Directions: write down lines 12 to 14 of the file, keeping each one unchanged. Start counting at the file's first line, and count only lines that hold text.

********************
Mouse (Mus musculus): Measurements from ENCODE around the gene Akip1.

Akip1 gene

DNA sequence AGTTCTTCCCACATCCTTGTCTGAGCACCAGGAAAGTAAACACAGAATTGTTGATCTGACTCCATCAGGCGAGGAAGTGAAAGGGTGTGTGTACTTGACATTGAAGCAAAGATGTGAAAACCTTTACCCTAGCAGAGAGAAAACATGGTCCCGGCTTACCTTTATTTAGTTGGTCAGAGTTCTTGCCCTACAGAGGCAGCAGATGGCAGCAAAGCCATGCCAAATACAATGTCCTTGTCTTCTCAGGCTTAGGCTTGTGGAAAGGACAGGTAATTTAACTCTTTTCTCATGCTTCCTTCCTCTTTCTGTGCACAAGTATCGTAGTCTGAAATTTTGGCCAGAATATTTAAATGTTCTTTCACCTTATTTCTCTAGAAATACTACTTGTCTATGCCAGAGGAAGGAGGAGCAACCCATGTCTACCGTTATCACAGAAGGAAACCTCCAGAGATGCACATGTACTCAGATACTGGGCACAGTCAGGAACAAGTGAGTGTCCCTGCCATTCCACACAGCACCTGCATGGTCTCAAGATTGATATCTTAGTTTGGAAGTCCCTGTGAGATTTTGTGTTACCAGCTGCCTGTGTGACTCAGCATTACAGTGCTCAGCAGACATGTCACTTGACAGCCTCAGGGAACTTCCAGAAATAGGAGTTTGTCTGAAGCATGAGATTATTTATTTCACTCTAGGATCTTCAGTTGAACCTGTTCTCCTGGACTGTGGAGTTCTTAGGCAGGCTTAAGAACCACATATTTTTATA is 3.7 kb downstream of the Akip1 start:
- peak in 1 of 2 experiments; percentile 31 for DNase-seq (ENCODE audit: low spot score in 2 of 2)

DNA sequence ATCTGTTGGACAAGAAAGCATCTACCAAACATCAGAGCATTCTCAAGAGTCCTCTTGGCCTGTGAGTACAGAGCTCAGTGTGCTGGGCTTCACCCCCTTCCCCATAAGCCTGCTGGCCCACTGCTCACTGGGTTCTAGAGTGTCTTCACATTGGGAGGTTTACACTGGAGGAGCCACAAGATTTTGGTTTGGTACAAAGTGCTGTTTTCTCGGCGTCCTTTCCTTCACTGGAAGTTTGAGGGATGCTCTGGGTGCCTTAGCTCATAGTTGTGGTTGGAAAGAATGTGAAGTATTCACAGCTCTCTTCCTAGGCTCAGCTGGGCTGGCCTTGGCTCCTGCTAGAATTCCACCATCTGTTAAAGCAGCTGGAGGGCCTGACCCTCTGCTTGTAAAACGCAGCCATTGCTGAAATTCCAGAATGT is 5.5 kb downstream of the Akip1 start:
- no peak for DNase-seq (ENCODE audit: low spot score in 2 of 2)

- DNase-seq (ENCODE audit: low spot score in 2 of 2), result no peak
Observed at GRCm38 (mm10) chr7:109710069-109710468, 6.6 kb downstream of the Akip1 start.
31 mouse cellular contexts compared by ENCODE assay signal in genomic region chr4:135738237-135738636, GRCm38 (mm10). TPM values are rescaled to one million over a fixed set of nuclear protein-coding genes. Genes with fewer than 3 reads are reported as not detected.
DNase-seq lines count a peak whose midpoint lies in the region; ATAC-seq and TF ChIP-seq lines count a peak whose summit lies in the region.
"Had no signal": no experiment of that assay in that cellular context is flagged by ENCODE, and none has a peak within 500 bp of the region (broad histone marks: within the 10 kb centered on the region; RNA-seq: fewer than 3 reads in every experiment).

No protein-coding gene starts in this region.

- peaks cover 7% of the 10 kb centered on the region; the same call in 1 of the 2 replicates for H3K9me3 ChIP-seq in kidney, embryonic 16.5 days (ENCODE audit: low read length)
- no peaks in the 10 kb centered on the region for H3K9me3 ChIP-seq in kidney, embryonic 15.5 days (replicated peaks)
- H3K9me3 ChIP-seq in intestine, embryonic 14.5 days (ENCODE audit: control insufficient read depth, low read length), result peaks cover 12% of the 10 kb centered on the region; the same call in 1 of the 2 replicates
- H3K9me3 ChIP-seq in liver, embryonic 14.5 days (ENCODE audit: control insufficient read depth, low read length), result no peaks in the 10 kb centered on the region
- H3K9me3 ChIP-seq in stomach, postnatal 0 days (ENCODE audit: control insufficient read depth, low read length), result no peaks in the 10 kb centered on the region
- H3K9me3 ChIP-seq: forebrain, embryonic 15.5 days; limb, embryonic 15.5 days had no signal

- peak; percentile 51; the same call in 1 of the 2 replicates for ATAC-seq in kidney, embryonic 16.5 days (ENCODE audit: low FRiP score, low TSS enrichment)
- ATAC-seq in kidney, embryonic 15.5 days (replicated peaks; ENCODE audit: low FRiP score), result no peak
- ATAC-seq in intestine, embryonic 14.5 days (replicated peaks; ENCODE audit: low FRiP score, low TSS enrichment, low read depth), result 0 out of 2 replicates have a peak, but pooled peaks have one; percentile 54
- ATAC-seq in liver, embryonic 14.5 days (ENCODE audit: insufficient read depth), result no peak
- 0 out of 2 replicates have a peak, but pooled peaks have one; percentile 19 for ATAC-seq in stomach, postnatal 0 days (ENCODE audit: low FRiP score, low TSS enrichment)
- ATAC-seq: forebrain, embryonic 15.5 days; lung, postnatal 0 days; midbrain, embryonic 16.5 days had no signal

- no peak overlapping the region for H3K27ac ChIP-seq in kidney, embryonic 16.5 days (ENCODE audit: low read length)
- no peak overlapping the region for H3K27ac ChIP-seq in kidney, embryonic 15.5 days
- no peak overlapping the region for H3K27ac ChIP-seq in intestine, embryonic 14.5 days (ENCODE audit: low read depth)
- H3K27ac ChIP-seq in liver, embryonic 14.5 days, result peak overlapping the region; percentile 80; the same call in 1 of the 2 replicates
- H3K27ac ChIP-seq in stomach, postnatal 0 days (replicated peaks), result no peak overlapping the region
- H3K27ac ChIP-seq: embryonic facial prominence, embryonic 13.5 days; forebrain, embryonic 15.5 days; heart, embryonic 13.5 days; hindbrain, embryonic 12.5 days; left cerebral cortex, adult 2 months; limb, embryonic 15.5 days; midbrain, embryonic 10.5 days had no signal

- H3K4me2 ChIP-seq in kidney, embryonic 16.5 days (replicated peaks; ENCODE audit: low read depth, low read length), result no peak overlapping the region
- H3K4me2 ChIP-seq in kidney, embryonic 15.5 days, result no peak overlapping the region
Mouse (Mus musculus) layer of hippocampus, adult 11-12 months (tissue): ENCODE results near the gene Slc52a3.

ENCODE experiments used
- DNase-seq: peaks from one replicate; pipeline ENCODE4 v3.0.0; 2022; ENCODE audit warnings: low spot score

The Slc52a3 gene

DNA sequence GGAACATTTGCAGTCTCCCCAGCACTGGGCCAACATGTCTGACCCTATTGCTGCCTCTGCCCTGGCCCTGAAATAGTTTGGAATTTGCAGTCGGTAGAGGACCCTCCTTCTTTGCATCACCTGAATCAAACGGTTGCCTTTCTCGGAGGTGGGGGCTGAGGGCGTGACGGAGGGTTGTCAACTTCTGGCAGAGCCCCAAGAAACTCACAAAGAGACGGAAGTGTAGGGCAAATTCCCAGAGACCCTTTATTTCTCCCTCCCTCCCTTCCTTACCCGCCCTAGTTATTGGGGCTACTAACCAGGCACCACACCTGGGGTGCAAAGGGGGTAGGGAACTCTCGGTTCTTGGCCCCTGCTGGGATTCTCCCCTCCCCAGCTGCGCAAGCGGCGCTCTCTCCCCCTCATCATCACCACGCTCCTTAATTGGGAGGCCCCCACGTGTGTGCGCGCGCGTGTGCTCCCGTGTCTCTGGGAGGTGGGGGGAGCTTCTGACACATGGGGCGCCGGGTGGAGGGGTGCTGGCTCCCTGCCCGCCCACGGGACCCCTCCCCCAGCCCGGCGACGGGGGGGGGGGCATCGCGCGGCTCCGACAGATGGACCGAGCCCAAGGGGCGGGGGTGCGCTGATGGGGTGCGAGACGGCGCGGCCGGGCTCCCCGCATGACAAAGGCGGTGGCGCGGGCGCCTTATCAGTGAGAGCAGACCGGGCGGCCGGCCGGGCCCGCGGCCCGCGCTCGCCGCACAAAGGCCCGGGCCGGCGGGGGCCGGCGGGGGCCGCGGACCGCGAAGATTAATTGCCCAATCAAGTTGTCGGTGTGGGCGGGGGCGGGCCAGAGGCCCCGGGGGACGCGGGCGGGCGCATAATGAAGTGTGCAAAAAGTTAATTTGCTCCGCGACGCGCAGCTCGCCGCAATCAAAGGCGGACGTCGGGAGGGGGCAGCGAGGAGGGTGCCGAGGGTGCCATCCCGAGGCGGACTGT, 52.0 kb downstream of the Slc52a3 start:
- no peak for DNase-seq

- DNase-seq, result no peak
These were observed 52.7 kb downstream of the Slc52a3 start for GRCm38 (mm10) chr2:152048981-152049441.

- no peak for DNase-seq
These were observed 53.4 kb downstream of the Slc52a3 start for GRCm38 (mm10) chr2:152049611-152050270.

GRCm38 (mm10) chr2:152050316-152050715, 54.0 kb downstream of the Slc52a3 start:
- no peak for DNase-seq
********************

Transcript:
No protein-coding gene starts in this region.

- peaks cover 7% of the 10 kb centered on the region; the same call in 1 of the 2 replicates for H3K9me3 ChIP-seq in kidney, embryonic 16.5 days (ENCODE audit: low read length)
- no peaks in the 10 kb centered on the region for H3K9me3 ChIP-seq in kidney, embryonic 15.5 days (replicated peaks)